“The E-P7 is … highly advantageous for travel photography … we’ll reinforce such products in our lineup in the future.”

For now, at least, the company’s focus seems to be on higher-end products: “We anticipate that photography enthusiasts will remain central to driving growth in our industry,” says Togashi. But, he added, it’s important to attract new audiences to photography, identifying those “who currently lack an interest in cameras,” as an opportunity for the industry.

“We firmly believe that maintaining a stable business scale has broader benefits for all customers,” he reasons: “Conversely, a shrinking market causes challenges for manufacturers in innovating and developing new technologies. Therefore, it’s crucial to explore new potential customer segments. In the world of photography, acknowledging the diverse needs is paramount. By recognizing various perspectives on photography, camera equipment and the art of capturing images, we anticipate the entry of new customers into the fold more effectively.”

Trends and the role of AI

We asked Togashi about the significant trends OM System has seen in the past year.I think the most significant trend in imaging has been the advancement of image processing applications and AI-drive noise reduction techniques. These innovations have greatly progressed the industry.”

We asked whether he thought AI has a different role to play in cameras than in smartphones. “I believe the role will vary,” he says. “In terms of computational photography for cameras, we see its potential to revolutionize art creation and broaden photographers’ expressive capabilities.”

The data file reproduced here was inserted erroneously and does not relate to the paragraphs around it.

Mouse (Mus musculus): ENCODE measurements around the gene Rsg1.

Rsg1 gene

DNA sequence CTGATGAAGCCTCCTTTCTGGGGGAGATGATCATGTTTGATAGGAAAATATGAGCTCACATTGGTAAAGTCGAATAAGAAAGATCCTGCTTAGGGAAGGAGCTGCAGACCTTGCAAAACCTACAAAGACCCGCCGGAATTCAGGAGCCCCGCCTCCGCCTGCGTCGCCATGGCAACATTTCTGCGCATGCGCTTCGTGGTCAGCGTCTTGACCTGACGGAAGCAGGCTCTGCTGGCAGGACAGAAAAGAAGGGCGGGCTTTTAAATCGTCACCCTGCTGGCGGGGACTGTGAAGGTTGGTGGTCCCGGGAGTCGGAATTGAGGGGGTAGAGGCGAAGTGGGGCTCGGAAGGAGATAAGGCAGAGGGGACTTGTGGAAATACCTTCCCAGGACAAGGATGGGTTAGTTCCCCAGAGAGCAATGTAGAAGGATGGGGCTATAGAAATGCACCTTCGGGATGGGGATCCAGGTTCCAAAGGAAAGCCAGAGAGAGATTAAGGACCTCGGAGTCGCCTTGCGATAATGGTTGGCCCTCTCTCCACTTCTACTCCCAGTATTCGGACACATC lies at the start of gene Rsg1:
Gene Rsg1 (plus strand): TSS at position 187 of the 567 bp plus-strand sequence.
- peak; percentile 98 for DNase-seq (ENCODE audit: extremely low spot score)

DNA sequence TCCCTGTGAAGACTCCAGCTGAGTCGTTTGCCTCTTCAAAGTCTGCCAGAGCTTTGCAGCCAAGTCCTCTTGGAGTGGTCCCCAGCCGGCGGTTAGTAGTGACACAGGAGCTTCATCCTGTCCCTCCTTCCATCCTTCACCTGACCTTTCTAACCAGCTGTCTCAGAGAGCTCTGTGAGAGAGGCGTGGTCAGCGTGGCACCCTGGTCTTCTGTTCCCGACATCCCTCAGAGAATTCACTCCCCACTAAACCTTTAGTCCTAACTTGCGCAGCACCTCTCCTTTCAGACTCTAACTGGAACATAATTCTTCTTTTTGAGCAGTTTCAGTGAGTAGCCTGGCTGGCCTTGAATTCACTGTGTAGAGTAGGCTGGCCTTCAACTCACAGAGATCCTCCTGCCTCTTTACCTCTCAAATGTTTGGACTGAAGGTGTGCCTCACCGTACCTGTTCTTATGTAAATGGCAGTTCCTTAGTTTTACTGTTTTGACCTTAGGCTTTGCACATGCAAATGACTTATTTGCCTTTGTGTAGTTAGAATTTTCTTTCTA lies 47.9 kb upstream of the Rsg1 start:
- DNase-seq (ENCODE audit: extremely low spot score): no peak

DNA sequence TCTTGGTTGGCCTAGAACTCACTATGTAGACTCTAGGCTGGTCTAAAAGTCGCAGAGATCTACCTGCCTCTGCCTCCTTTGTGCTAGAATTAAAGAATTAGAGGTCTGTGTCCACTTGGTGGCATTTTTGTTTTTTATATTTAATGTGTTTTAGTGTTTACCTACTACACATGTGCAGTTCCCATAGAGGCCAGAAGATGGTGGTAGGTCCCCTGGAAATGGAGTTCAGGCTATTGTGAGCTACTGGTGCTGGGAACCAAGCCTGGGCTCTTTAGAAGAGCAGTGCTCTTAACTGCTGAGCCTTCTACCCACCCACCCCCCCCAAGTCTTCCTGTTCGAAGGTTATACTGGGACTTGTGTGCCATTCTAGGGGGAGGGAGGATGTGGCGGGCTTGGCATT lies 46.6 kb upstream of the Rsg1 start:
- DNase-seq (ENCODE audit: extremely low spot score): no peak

As an example, he highlights a feature from the company’s latest model: “photographers who may have shied away from using Graduated Neutral Density [GND] filters due to their perceived complexity could find these features invaluable. Additionally, for photographers accustomed to employing GND filters and post-processing their images, we believe that integrating Live GND during shooting to capture high-quality Raw images, followed by fine-tuning detail in editing software can give artwork that exceeds expectations. For smartphones their role is to record everyday life, beautifully. This is totally different: between artwork and recording something.”

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Togashi highlights the virtual GND filter feature of the OM-1 Mark II, but suggests it would be very difficult to offer a comparable feature in the original model, as the memory handling of the camera has been re-written.